In my case (see the thread “I was a cable atheist” that I posted recently), REW does not show big changes ( if so maybe more related to little mic placement differences) but, what I hear is so more clean, detailed etc that I cannot tell that it is placebo.

When I plugged out the power cable of the receiver from the surge protector to plug it into the wall outlet it was only for a practical reason for only 10 minutes or so. During this time laps I hypocritically put a cd of music. And I stopped instantly what I was doing to double checked. What was happening, what I was hearing, was totally unexpected. Better sound, better bass, cleaner SS&I etc. This was not placebo: it was completely not foreseen from my part. The change in the connection was not made with the intention to hear something. And the change was the one and only changes all other things remaining the same.

It is why I decided to try a cable (shielded,good copper, hand made costly but not crazy expensives) with IEC to the power (same caracteristics) bar and a cable from the bar to the receiver. And there was another big improvement; it was better than directly in the outlet.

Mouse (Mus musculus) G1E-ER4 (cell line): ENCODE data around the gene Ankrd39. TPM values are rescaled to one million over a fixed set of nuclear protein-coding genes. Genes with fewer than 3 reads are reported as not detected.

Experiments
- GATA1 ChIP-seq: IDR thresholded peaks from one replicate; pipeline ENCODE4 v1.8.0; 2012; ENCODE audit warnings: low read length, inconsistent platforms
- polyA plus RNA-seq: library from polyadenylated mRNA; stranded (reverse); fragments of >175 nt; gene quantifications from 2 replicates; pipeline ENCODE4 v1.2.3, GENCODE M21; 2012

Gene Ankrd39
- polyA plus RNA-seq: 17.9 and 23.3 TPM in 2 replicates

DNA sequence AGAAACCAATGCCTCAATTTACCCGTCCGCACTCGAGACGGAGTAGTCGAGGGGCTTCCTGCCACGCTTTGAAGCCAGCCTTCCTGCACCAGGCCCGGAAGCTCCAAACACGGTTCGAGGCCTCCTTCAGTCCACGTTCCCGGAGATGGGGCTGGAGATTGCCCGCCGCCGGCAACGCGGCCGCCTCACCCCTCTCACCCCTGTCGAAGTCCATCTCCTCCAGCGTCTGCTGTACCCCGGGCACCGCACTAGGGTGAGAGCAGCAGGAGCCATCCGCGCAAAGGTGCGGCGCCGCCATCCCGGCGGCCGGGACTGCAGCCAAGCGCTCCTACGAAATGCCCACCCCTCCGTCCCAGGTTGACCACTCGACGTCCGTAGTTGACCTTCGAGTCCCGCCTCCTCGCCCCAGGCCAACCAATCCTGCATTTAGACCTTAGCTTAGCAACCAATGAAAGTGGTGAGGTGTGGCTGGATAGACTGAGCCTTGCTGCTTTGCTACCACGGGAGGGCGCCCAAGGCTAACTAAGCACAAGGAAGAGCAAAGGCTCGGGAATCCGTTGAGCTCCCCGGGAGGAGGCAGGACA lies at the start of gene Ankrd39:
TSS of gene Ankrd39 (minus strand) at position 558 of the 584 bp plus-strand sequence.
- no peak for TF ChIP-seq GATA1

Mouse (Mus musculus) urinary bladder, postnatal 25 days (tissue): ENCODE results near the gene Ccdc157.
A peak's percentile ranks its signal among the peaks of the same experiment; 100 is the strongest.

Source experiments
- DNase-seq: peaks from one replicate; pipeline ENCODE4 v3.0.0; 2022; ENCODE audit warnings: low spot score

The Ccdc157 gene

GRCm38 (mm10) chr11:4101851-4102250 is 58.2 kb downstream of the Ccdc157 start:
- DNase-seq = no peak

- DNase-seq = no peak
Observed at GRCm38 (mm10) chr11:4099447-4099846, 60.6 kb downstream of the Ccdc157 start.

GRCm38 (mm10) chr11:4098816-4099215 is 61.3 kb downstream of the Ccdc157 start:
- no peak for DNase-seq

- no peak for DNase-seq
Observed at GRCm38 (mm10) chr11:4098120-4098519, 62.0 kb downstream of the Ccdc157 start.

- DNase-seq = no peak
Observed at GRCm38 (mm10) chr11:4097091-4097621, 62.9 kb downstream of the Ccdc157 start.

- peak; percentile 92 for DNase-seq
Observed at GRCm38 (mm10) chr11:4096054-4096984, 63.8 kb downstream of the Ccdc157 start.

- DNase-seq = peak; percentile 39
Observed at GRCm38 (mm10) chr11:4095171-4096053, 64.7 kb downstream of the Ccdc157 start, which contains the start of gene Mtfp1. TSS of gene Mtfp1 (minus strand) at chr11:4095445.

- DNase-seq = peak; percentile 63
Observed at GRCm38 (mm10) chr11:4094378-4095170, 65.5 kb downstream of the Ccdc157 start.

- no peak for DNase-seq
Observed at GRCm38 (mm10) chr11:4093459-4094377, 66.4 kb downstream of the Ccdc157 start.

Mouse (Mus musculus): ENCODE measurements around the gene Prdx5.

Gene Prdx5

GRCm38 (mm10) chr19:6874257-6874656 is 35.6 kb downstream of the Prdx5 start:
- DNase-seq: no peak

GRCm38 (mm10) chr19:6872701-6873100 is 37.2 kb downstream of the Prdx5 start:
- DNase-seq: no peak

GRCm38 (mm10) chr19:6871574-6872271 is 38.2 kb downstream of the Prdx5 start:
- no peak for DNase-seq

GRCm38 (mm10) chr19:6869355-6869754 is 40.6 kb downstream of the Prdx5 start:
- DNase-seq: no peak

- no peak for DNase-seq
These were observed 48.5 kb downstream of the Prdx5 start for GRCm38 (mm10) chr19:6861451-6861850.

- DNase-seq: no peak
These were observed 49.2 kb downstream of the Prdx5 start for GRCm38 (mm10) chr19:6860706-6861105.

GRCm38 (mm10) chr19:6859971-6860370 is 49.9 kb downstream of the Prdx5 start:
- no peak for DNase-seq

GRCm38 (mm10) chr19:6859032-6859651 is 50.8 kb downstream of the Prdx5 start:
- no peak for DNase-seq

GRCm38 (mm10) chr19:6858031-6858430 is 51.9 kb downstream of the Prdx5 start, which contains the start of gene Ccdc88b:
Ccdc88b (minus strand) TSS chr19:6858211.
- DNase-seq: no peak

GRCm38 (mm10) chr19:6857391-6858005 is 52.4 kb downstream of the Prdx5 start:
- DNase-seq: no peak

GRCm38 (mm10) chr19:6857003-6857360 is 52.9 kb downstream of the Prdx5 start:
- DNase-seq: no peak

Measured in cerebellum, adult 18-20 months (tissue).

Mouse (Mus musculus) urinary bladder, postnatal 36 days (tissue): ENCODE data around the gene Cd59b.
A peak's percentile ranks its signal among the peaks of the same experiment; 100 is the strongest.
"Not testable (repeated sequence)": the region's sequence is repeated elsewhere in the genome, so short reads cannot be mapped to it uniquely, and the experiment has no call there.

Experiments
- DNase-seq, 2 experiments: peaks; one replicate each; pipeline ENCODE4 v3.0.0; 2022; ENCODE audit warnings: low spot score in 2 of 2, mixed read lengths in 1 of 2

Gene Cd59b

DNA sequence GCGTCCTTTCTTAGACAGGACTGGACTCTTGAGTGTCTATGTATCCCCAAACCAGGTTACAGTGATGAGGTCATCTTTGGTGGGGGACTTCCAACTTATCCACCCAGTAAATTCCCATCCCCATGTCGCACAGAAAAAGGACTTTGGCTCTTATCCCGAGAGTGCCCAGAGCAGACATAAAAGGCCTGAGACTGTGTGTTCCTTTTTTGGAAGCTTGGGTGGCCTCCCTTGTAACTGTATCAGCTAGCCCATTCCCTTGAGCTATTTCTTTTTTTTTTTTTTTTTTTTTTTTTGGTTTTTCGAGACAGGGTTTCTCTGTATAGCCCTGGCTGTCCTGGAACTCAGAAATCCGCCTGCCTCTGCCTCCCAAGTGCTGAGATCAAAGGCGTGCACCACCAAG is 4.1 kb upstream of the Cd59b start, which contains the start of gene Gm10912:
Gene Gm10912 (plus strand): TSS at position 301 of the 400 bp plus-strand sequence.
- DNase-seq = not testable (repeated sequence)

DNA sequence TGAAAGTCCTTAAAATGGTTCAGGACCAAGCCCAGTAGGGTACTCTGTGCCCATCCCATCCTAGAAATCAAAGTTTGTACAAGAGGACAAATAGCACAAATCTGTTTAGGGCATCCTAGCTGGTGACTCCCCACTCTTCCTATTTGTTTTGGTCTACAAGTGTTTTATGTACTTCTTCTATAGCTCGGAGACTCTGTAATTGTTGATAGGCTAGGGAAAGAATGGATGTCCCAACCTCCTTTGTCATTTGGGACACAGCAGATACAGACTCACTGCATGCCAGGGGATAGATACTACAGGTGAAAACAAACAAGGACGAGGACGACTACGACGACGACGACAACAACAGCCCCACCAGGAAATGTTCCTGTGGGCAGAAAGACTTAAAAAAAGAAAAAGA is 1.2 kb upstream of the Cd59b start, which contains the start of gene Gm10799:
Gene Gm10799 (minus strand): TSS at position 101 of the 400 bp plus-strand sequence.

(And I do not talk about the change (more subtle) in the image of the tv when I plugged it into the power bar: the whites and the contrast improvements are noticeable too)

For me, it continues to be difficult to reconcile the fact that the wire in the wall (from the main entrance to the outlet) cost nothing, to say in comparison of the cost of the 2 cables (2 meters each) and the multi-outlet bar that I bought. I cannot explain why the electric signal in the wall suddenly becomes ‘’good-er” in those power cables before the receiver.

It is not logical.

So there is my question: how to scientifically explain what I hear? Or am I fool?:coocoo: (Don’t ask to my wife, please !)

P.S.: I shared my experience elsewhere; I received a lot of sarcasms.:crying2: I did not care to share my point of view there. I feel better to be a fool here than there ! :smile:
 

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I must say that I read a lot about the electricity, voltage, watt etc. theory. I am neither an electrician nor a scientific. So I do not understand all the subtleties in my readings.

The scientific facts state that cables make no differences especially because good audio gears have internal devices that protect the circuits from electron-bla-bla bad thing (!). I refer to , among others, many instructive posts from Tonyvdb, Lumen Talley and many others here. And I trust there advises. It is why I was (and partly still am) a cable atheist. Some people elsewhere say that cable are snake oil !

But if sometimes my ears (or my brain) trick me, it rarely happens at this level of improvement. I know that because with REW I can see a change that I hear and see a change that I don’t.